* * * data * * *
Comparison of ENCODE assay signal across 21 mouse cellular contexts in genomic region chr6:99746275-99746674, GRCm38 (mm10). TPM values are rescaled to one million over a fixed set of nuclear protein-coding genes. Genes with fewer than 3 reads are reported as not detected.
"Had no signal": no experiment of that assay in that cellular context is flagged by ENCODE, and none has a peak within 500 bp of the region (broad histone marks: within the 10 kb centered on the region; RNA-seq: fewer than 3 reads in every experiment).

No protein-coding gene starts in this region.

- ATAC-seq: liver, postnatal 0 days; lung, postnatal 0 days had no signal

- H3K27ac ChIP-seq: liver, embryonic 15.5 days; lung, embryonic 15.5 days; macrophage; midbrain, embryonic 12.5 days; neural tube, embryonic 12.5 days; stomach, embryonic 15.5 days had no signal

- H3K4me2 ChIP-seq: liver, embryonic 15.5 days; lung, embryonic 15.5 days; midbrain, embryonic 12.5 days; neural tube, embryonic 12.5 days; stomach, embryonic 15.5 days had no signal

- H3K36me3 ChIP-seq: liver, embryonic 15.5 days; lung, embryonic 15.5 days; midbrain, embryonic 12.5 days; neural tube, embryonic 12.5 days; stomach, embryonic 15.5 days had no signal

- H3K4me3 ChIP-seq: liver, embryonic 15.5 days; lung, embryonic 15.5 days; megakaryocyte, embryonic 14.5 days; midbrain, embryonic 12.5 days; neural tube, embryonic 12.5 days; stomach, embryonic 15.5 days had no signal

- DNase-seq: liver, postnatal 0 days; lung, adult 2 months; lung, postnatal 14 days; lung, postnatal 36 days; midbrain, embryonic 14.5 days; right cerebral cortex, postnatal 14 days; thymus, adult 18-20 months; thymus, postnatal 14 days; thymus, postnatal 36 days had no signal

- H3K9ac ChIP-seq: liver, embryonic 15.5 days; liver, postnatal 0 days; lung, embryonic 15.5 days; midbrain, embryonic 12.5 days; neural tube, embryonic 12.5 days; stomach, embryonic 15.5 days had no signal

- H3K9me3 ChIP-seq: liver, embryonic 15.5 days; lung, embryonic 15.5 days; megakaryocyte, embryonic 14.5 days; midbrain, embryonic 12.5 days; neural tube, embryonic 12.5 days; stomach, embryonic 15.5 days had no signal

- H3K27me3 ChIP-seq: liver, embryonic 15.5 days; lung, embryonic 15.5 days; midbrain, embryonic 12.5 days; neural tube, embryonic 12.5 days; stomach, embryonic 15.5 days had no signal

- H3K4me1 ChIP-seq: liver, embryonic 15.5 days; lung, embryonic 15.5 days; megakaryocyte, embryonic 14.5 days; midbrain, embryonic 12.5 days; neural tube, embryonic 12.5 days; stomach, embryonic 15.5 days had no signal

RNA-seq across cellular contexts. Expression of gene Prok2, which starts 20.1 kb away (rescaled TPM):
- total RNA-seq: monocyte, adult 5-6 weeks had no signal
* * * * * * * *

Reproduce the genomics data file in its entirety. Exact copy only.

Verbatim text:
Comparison of ENCODE assay signal across 21 mouse cellular contexts in genomic region chr6:99746275-99746674, GRCm38 (mm10). TPM values are rescaled to one million over a fixed set of nuclear protein-coding genes. Genes with fewer than 3 reads are reported as not detected.
"Had no signal": no experiment of that assay in that cellular context is flagged by ENCODE, and none has a peak within 500 bp of the region (broad histone marks: within the 10 kb centered on the region; RNA-seq: fewer than 3 reads in every experiment).

No protein-coding gene starts in this region.

- ATAC-seq: liver, postnatal 0 days; lung, postnatal 0 days had no signal

- H3K27ac ChIP-seq: liver, embryonic 15.5 days; lung, embryonic 15.5 days; macrophage; midbrain, embryonic 12.5 days; neural tube, embryonic 12.5 days; stomach, embryonic 15.5 days had no signal

- H3K4me2 ChIP-seq: liver, embryonic 15.5 days; lung, embryonic 15.5 days; midbrain, embryonic 12.5 days; neural tube, embryonic 12.5 days; stomach, embryonic 15.5 days had no signal

- H3K36me3 ChIP-seq: liver, embryonic 15.5 days; lung, embryonic 15.5 days; midbrain, embryonic 12.5 days; neural tube, embryonic 12.5 days; stomach, embryonic 15.5 days had no signal

- H3K4me3 ChIP-seq: liver, embryonic 15.5 days; lung, embryonic 15.5 days; megakaryocyte, embryonic 14.5 days; midbrain, embryonic 12.5 days; neural tube, embryonic 12.5 days; stomach, embryonic 15.5 days had no signal

- DNase-seq: liver, postnatal 0 days; lung, adult 2 months; lung, postnatal 14 days; lung, postnatal 36 days; midbrain, embryonic 14.5 days; right cerebral cortex, postnatal 14 days; thymus, adult 18-20 months; thymus, postnatal 14 days; thymus, postnatal 36 days had no signal

- H3K9ac ChIP-seq: liver, embryonic 15.5 days; liver, postnatal 0 days; lung, embryonic 15.5 days; midbrain, embryonic 12.5 days; neural tube, embryonic 12.5 days; stomach, embryonic 15.5 days had no signal

- H3K9me3 ChIP-seq: liver, embryonic 15.5 days; lung, embryonic 15.5 days; megakaryocyte, embryonic 14.5 days; midbrain, embryonic 12.5 days; neural tube, embryonic 12.5 days; stomach, embryonic 15.5 days had no signal

- H3K27me3 ChIP-seq: liver, embryonic 15.5 days; lung, embryonic 15.5 days; midbrain, embryonic 12.5 days; neural tube, embryonic 12.5 days; stomach, embryonic 15.5 days had no signal

- H3K4me1 ChIP-seq: liver, embryonic 15.5 days; lung, embryonic 15.5 days; megakaryocyte, embryonic 14.5 days; midbrain, embryonic 12.5 days; neural tube, embryonic 12.5 days; stomach, embryonic 15.5 days had no signal

RNA-seq across cellular contexts. Expression of gene Prok2, which starts 20.1 kb away (rescaled TPM):
- total RNA-seq: monocyte, adult 5-6 weeks had no signal